Abstract: This paper reviews the physics and statistics of dielectric wearout and breakdown in ultra thin SiO/sub 2/-based CMOS gate dielectrics. Electrons or holes tunneling through gate oxide generate defects until a critical density is reached and the oxide breaks down. Critical defect density is explained by defect percolation path formation across the oxide; <1% of these paths lead to destructive breakdown, and the microscopic nature of the defects is not known. Defect generation rate decreases approximately exponentially with supply voltage, below a threshold voltage of about 5 V for hot electron induced hydrogen release, but tunnel current increases exponentially with decreasing oxide thickness, giving decreasing time-to-breakdown and a lower reliability margin as device dimensions are scaled. Estimating dielectric reliability requires extrapolation from measurement conditions to operational conditions. Due to the lower reliability margin, it is imperative to reduce extrapolation error. Long term stress experiments are used to measure ultra thin dielectric film wearout and breakdown as close as possible to operating conditions, and have revealed the voltage dependence of the defect generation rate and critical defect density, allowing better time-to-breakdown voltage dependence modeling. Such measurements are used to guide pre-manufacturing technology development. We discuss electrical conduction through a breakdown spot, and the effect of oxide breakdown on device and circuit performance. In some cases, oxide breakdown does not lead to immediate circuit failure, and a quantitative methodology to predict circuit reliability must be developed.
TL;DR: In this article, the main features of the extraction of electrons from cold metals by intense electric fields are well known, and an approximate theory of the effect was first developed by Schottky.
Abstract: 1. Introduction .—The main features of the phenomenon of the extraction of electrons from cold metals by intense electric fields are well known, and an approximate theory of the effect was first developed by Schottky. More recently the experimental data have been much improved, notably by Millikan and Eyring, and Millikan and Lauritsen. The theory has been considered afresh by O. W. Richardson and by Houston working with Sommerfeld. It seems to us, however, that there is still room for improvement in the theoretical exposition and its correlation with the experiments. Neither O. W. Richardson nor Houston really treat the theory in the simple straightforward way which is now possible in the new mechanics, using the revived electron theory of metals which we owe to Sommerfeld. Again, while Millikan and Lauritsen seem to have established quite definitely the laws of dependence of the emission on the field strength F, they speak of the implications of their result in a way which is hard to justify and might in certain circumstances prove to be definitely misleading. Millikan and Lauritsen show that a plot of log I, where I is the current, against 1/F yields a good straight line whenever the experimental conditions are sufficiently stable. At ordinary temperatures these currents are completely independent of the temperature. The formula for these current is I = C e ─a /F, (1) Which is, of course, indistinguishable from I = CF2 e ─a /F. (2) Millikan and his associates have also shown that as the higher temperatures, at which ordinary thermionic emission begins, are approached, the strong field emission does become sensitive to temperature and finally blends into the thermionic.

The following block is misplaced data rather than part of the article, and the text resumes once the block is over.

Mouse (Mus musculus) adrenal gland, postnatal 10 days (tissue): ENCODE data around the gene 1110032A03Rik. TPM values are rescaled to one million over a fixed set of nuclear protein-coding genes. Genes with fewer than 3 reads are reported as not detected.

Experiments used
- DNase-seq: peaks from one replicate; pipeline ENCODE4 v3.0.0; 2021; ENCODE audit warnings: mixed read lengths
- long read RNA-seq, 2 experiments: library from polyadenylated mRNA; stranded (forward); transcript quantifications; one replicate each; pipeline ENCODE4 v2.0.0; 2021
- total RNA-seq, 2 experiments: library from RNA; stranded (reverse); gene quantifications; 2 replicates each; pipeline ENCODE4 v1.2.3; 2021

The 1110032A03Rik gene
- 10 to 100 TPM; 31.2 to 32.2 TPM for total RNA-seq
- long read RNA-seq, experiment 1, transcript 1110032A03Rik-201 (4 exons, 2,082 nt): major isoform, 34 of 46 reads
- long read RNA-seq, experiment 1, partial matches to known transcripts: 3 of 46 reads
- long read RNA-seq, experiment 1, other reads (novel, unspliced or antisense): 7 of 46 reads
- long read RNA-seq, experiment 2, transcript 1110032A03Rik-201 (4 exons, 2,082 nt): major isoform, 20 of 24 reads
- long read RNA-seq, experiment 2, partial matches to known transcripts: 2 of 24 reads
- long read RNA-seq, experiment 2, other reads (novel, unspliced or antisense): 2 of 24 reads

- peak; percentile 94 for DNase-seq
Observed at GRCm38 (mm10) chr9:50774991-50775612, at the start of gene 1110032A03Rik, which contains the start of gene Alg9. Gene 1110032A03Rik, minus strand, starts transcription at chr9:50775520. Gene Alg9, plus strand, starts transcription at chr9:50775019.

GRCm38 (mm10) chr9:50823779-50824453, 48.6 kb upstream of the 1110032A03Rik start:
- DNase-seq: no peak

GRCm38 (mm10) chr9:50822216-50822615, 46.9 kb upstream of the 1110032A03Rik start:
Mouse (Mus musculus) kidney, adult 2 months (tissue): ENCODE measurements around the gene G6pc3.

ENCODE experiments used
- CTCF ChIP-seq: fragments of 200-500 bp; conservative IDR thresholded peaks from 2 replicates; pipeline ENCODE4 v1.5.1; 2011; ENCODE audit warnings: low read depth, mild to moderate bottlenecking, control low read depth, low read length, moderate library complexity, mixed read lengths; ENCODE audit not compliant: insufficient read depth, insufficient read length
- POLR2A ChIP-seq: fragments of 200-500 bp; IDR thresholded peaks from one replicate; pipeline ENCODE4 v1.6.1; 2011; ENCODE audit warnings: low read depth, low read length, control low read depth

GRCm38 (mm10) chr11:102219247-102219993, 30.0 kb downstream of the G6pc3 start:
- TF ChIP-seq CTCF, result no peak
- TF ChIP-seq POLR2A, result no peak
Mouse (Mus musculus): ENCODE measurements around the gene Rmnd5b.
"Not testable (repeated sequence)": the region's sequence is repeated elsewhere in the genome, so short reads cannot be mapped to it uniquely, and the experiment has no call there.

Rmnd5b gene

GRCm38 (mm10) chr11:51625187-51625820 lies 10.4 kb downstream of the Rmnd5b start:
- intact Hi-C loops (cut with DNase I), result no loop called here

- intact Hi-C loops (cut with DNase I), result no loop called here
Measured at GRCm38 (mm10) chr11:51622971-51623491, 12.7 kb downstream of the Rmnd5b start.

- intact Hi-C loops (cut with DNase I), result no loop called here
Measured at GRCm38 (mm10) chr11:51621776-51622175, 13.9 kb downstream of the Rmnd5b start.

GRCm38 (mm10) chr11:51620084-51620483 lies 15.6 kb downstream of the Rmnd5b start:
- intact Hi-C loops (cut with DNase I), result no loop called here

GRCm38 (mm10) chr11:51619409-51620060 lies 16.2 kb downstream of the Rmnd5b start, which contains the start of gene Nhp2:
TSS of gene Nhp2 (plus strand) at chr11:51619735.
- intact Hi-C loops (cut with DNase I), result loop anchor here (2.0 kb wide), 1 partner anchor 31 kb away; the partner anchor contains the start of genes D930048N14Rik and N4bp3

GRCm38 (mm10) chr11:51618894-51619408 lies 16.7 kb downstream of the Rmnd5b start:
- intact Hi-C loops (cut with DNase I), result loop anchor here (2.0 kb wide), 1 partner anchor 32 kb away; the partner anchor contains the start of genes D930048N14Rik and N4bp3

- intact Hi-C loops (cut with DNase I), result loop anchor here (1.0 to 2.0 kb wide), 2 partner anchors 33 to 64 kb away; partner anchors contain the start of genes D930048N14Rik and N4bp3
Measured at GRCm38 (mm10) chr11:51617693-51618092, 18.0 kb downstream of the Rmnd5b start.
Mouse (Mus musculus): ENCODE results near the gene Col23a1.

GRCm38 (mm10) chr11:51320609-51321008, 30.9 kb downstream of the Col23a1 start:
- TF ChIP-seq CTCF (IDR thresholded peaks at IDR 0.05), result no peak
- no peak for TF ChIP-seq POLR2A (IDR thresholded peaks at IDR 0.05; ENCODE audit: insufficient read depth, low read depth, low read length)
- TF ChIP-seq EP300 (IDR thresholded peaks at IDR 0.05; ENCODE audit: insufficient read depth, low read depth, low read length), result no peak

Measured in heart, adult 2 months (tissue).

TL;DR: In this article, the relative effective mass in the forbidden energy gap was found to be about 0.4, which is lower by a factor of five to ten than the expected values, probably due to trapping effects.
Abstract: Electronic conduction in thermally grown SiO2 has been shown to be limited by Fowler‐Nordheim emission, i.e., tunneling of electrons from the vicinity of the electrode Fermi level through the forbidden energy gap into the conduction band of the oxide. Fowler‐Nordheim characteristics have been observed over more than five decades of current for emission from Si, Al, and Mg. If previously measured values of the barrier heights are used, the slopes of the Fowler‐Nordheim characteristics (log J/E2 vs 1/E) imply values of the relative effective mass in the forbidden band of about 0.4. These values take into account corrections for image‐force barrier lowering and for temperature effects. The absolute values of the currents are lower by a factor of five to ten than the theoretically expected values, probably due to trapping effects. The temperature dependence of the current was found to follow the theoretical curve from 80°–420°K. However, an inconsistent relative effective mass of about 0.95 had to be assumed....
TL;DR: In this article, two mechanisms triggered by electron heating in the oxide conduction band are discussed: trap creation and band gap ionization by carriers with energies exceeding 2 and 9 eV, respectively.
Abstract: Degradation of silicon dioxide films is shown to occur primarily near interfaces with contacting metals or semiconductors. This deterioration is shown to be accountable through two mechanisms triggered by electron heating in the oxide conduction band. These mechanisms are trap creation and band‐gap ionization by carriers with energies exceeding 2 and 9 eV with respect to the bottom of the oxide conduction band, respectively. The relationship of band‐gap ionization to defect production and subsequent degradation is emphasized. The dependence of the generated sites on electric field, oxide thickness, temperature, voltage polarity, and processing for each mechanism is discussed. A procedure for separating and studying these two generation modes is also discussed. A unified model from simple kinetic relationships is developed and compared to the experimental results. Destructive breakdown of the oxide is shown to be correlated with ‘‘effective’’ interface softening due to the total defect generation caused by both mechanisms.
TL;DR: In this paper, a model for silicon dioxide breakdown characterization, valid for a thickness range between 25 /spl Aring/ and 130 /spl Ring/, is presented, which provides a method for predicting dielectric lifetime for reduced power supply voltages and aggressively scaled oxide thicknesses.
Abstract: In this paper, we present a model for silicon dioxide breakdown characterization, valid for a thickness range between 25 /spl Aring/ and 130 /spl Aring/, which provides a method for predicting dielectric lifetime for reduced power supply voltages and aggressively scaled oxide thicknesses. This model, based on hole injection from the anode, accurately predicts Q/sub BD/ and t/sub BD/ behavior including a fluence in excess of 10/sup 7/ C/cm/sup 2/ at an oxide voltage of 2.4 V for a 25 /spl Aring/ oxide. Moreover, this model is a refinement of and fully complementary with the well known 1/E model, while offering the ability to predict oxide reliability for low voltages. >